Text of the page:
[Rappler] Sexy highlights from a night of ‘Deus Sex Machina’

Photo by Alan Garrick Bercero

Regina Layug Rosero shares the thrills of her first time at an evening of comedic erotica performance.

Everyone has sex.

You don’t want to think about it. But your parents had sex. In Disney movies, the princess falls in love with the prince, and in the DVD release of the sequel, they have a baby.

In “A Sexier History of Time,” Timothy Dimacali explored the sex life of renowned physicist and author Stephen Hawking.

But he’s in a wheelchair, you protest. Ah yes, but he’s been married twice and has three kids. Of course he has sex. And his pillow talk may be littered with puns about large Hadron colliders and black holes.

Have more (deus) sex at Rappler.com. Published May 2015.

[Sex and Sensibilities] My Own Private Walden

Astigirl, by Tweet Sering. Reviewed by Mary Ann Marchadesch for Sex and Sensibilities. Image from http://astigirl.blogspot.com/.
Astigirl, by Tweet Sering. Reviewed by Mary Ann Marchadesch for Sex and Sensibilities. Image from astigirl.blogspot.com.

Mary Ann Marchadesch takes a look at what it means to be an Astigirl in this review of the book by Tweet Sering.

The 19th century American writer and philosopher Henry David Thoreau went into the woods “because I wished to live deliberately, to front only the essential facts of life, and see if I could not learn what it had to teach, and not, when I came to die, discover that I had not lived.”[note] With Thoreau and her Astigirl muse, Angelina Jolie, for inspiration, Sering ruthlessly (yet lovingly) dissects family relationships, past romances, and childhood ideals; she re-examines her adolescence through the filter of ten or so years; she embarks on new and terrifying adventures (entering writing contests, auditioning for theatre roles… energy therapy? To willingly subject yourself to that takes some inner fortitude. Or maybe that’s just me) and comes out not only more aware of her limitations, but also of her strengths. With each essay in the collection Sering deftly and delicately skewers long-buried doubts and insecurities and by “going back to zero”, as she puts it, creates a new beginning for herself.

Basically, what Astigirl is saying, with lovely bits of humor and touches of irreverence, is this: I chose to do this, I saw it through, I came out of it not necessarily unscathed, but definitely more aware of who I really am and what I really want to do. The unspoken challenge for the reader is: Are you astig enough to do that, too?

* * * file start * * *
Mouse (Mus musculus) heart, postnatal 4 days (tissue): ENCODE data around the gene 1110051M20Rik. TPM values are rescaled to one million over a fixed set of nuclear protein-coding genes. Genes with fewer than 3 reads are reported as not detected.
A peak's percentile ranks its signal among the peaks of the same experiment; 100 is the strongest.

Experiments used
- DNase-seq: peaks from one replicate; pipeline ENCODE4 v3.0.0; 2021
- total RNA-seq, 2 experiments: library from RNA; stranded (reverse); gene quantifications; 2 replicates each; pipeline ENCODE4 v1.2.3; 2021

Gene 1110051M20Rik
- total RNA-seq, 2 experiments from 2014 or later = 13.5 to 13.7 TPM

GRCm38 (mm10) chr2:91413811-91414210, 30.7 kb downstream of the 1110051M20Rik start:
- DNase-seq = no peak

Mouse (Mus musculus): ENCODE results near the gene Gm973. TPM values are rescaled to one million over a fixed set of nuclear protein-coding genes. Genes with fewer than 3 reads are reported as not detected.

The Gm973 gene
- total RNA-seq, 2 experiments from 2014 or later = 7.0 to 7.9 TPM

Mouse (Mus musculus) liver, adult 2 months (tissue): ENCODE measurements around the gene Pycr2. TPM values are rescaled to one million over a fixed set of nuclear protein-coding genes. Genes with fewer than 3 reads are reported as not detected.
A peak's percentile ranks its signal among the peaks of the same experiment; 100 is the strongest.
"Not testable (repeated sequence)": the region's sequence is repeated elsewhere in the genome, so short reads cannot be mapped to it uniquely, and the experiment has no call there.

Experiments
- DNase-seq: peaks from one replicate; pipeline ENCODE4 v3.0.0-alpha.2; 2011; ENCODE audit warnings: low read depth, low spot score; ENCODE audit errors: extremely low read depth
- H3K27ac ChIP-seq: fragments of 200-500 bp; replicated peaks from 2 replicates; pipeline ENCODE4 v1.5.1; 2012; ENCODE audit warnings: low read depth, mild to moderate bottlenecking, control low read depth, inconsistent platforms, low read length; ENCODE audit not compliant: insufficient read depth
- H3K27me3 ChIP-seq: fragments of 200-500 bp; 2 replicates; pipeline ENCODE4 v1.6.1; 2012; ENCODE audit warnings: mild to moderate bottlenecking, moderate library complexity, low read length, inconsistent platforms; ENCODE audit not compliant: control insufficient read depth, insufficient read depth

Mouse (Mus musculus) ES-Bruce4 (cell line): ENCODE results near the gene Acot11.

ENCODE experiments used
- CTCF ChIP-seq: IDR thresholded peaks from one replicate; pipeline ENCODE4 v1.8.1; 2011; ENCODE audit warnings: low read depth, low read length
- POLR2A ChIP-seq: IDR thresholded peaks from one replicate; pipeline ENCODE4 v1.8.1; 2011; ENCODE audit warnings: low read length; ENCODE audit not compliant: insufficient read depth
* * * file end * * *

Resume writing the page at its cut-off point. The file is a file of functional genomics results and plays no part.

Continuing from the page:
Originally published on Sex and Sensibilities.

[Metro] The Wandering Menu: A Short Guide to Dining at Summer Palace

Paul Catiang’s inner foodie relishes each word in this restaurant review.

Imagine traditional Cantonese cuisine–its array of roasted meats, the preference for fresh ingredients, the minimalist approach to spices–traveling around Southeast Asia, picking up a culinary technique here, a local ingredient there. Imagine Cantonese cuisine with a collector’s hoard of Southeast Asian ingredients, and you’ll find yourself in Summer Palace, the EDSA Shangri-La’s treasure chest of international Chinese cookery.

Whet your appetite with the dim sum. You don’t expect to start off a sumptuous Chinese meal with something sweet, but the custard roll turns such notions on their head. An innocuous dim sum ball on the outside, it delivers a light yet creamy custard center. After that gentle shock, the menu returns to the familiar once again, with the scallop-and-shrimp and vegetable dumplings, elegant in their combination of the freshest ingredients.

This was originally published in Metro Magazine in August 2012.

[GMA News Online] Art review: Elmer Borlongan and the art of the daily grind

Image from GMA News Online
Image from GMA News Online

Patricia Calzo Vega writes about the local art scene for GMA News Online.

Many of these vignettes were witnessed in transit, as he went about his daily routine: freelancing as an illustrator for publications, conducting painting workshops for street children and prison inmates, making the rounds of exhibits and art events.

Despite the summary nature of his observations, Borlongan’s paintings tease out the hidden emotional depths of his subjects: the fear and determination propelling a female office worker home, after pulling a late-night shift; the anxious optimism of bettors in line for lottery tickets, the blessed sleep of a carinderia owner after an honest day’s toil.

Precise shades of human expression rendered in the slightly distorted forms that is his trademark: the more disconcerting the distortions, the more resonant the emotions portrayed. Experts laud this as a prime example of the neo-figurative movement in Philippine art, a revival of formalism succeeding a period of abstract expressionism, but with a touch of social realism.

Read the full article here.